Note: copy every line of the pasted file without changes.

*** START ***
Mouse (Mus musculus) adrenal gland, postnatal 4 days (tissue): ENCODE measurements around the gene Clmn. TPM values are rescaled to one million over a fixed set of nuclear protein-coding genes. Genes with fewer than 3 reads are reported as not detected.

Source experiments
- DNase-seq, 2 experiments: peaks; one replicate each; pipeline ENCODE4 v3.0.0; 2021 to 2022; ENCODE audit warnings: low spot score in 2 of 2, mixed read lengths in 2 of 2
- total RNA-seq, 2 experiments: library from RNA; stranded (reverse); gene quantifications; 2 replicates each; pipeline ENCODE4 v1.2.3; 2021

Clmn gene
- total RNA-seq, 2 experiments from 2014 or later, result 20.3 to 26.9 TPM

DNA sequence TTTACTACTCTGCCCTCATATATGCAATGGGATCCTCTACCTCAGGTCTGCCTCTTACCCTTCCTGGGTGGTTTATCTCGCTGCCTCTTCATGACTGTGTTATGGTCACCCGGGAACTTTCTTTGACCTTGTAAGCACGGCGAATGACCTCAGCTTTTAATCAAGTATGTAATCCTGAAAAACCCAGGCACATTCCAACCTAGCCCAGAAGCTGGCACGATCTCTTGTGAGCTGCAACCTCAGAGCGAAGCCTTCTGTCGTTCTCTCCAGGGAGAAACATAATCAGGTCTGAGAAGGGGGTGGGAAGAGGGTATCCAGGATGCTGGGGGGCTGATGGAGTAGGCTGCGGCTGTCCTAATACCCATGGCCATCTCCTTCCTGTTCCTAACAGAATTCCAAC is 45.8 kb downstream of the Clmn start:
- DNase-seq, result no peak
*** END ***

Mouse (Mus musculus) adrenal gland, postnatal 4 days (tissue): ENCODE measurements around the gene Clmn. TPM values are rescaled to one million over a fixed set of nuclear protein-coding genes. Genes with fewer than 3 reads are reported as not detected.

Source experiments
- DNase-seq, 2 experiments: peaks; one replicate each; pipeline ENCODE4 v3.0.0; 2021 to 2022; ENCODE audit warnings: low spot score in 2 of 2, mixed read lengths in 2 of 2
- total RNA-seq, 2 experiments: library from RNA; stranded (reverse); gene quantifications; 2 replicates each; pipeline ENCODE4 v1.2.3; 2021

Clmn gene
- total RNA-seq, 2 experiments from 2014 or later, result 20.3 to 26.9 TPM

DNA sequence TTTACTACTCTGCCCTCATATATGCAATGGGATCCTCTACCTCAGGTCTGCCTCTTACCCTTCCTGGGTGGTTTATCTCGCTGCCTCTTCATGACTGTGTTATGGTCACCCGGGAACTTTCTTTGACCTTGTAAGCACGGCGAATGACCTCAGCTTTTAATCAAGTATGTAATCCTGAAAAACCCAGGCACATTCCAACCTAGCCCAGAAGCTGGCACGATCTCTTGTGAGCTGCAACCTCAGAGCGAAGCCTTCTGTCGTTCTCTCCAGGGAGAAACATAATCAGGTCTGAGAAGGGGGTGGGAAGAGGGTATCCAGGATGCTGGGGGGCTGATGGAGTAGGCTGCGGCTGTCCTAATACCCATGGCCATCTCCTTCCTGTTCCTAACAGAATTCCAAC is 45.8 kb downstream of the Clmn start:
- DNase-seq, result no peak